‘I opened the door and there was a big explosion. I felt like I’d been hit with a sledgehammer’

Graham Saunders and his radio which saved his life,after being bit by a shotgun blast
Graham Saunders and his radio which saved his life,after being bit by a shotgun blast
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HAD it not been for the bulky radio handsets bobbies carried back in the 1990s Graham Saunders would be dead.

He was shot in the chest at point blank range by a maniac in Sheffield city centre with a gun.

But miraculously his radio, which was covering his heart, took the brunt of the impact and the bullet missed any vital organs.

In a second stroke of luck, crazed Anthony Caruana’s sawn-off shotgun then misfired when he held it to Graham’s head and pulled the trigger.

Graham, recently retired from the force, relived the horrific events of that night in 1993 after being presented with a Lifetime Achievement Award for his services to South Yorkshire Police.

Eighteen years ago, he was a 34-year-old city centre bobby patrolling the streets in a panda car when two colleagues around the corner in Leopold Street called for help after stopping a man and being told he had a gun.

Just as Graham pulled up the gunman jumped in front of his car, walked round to his side and opened fire.

When the first shot ricocheted off his radio, Graham then found himself face-to-face with the barrel of the shotgun and heard the trigger being pulled back again and again as the weapon repeatedly misfired.

It gave him and his colleague just enough time to scramble out of their car and alert other bobbies.

Graham and his colleagues then began attempting to clear the area, busy with revellers on a night out, but the gunman ran off and into the path of a group of men on a stag do outside Josephine’s nightclub.

As panic began to mount as news of the gunman spread, heroic Shaun Hadley, 23, of Holmley Lane, Dronfield, tried to disarm Caruana by knocking him to the ground and jumping on him. He paid for his bravery with his life when he was shot dead. The judge in the subsequent court case said Shaun showed the bravery of a ‘war hero’.

Graham said he still has vivid memories of the night but if his memory ever does begin to fade his colleagues mounted his damaged radio onto a plaque for him in recognition of what he endured that night.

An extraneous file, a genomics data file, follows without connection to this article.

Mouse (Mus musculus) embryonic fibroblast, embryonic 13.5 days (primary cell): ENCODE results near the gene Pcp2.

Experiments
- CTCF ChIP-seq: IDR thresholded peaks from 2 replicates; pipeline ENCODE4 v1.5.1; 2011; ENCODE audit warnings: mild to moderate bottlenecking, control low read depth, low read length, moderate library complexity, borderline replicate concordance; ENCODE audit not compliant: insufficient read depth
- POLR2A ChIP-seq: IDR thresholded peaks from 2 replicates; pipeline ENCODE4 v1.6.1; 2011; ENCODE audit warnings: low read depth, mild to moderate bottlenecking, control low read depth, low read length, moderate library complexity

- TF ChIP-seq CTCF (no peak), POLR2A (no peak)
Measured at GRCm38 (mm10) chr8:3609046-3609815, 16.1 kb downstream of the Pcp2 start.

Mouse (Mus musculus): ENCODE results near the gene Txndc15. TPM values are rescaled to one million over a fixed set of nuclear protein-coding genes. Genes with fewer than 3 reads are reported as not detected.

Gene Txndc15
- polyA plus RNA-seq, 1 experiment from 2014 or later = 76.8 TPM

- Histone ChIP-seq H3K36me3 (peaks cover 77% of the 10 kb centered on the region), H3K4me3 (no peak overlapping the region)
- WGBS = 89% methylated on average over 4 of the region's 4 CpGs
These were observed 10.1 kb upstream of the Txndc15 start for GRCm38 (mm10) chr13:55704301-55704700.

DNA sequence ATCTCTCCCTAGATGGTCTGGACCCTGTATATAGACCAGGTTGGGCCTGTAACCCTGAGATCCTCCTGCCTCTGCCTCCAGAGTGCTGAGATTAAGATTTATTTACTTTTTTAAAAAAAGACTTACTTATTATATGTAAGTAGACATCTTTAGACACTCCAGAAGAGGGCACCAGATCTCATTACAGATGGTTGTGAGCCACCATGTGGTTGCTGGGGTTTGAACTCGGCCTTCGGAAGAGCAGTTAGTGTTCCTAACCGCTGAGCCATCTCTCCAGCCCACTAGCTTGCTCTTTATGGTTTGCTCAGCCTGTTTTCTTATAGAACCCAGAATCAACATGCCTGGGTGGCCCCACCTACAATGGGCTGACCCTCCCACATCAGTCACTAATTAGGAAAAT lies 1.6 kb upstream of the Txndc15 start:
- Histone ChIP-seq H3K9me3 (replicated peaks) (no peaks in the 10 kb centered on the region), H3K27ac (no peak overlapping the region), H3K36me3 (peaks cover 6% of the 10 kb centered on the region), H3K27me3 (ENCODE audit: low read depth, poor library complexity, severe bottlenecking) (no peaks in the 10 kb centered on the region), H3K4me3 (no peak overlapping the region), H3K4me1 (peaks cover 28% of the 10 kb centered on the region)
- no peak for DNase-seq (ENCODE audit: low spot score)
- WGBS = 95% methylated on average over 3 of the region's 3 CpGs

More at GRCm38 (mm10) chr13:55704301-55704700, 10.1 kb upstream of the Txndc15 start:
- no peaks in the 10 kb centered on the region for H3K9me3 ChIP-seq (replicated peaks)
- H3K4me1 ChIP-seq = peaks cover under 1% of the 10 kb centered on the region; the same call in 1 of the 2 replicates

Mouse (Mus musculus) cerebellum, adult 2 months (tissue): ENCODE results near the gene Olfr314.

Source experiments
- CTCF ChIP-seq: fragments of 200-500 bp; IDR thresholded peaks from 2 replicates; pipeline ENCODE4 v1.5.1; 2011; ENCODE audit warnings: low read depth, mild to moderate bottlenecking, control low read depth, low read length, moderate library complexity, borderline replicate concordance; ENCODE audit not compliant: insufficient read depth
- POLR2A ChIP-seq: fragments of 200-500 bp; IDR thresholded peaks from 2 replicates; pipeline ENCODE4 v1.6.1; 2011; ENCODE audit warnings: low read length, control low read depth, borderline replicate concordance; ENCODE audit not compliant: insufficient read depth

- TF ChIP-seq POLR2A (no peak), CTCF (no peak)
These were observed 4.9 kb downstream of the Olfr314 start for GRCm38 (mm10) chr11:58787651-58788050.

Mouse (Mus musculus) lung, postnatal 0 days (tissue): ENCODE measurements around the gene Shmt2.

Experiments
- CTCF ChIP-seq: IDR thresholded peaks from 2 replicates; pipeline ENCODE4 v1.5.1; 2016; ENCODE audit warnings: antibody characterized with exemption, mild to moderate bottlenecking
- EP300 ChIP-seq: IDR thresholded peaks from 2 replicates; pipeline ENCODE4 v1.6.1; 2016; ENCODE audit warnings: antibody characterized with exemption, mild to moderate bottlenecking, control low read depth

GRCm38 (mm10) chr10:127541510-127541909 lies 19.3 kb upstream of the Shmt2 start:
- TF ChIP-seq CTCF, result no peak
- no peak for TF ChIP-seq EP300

“When I was shot in 1993 a shooting or a robbery where a gun was produced would happen just once a year and would be very big news,” said Graham, promoted to sergeant during his career before he retired last year.

“I can remember the night clearly – we pulled up and Caruana was standing in front of our car. He walked round to my side and as I was trying to take my seatbelt off and open the door there was a big explosion.

“I thought I had been shot but didn’t know where. I felt like I had been hit with a sledge hammer. The doctor who examined me afterwards said I was lucky my heart hadn’t stopped.

“He had a sawn-off double- barrelled shotgun pointing at me and after realising that I wasn’t dead he held the gun to my head saying he was going to kill me. I thought I had had it and thought I had already been shot and this was to simply finish me off.

“I heard the sound of him pulling the trigger and prepared myself but the gun didn’t fire. He did this three times and it was then that I realised I had a chance and backed out of the car through the driver’s door.

“Because I came out backwards and people had heard the shot they thought I was dead but I went into autopilot and got up and began trying to clear the area so that nobody else would get hurt. I then tried to radio for help but cut my hand on the handset and that’s when I saw that it was damaged and realised that’s where I had been hit – I will never ever be as lucky again.”

Chf Supt Simon Torr, responsible for the policing of Sheffield, said in his citation when Graham was presented with his Lifetime Achievement Award: “We often say that you should never leave the station without your radio because it could be a lifesaver, well in this instance it most certainly was.”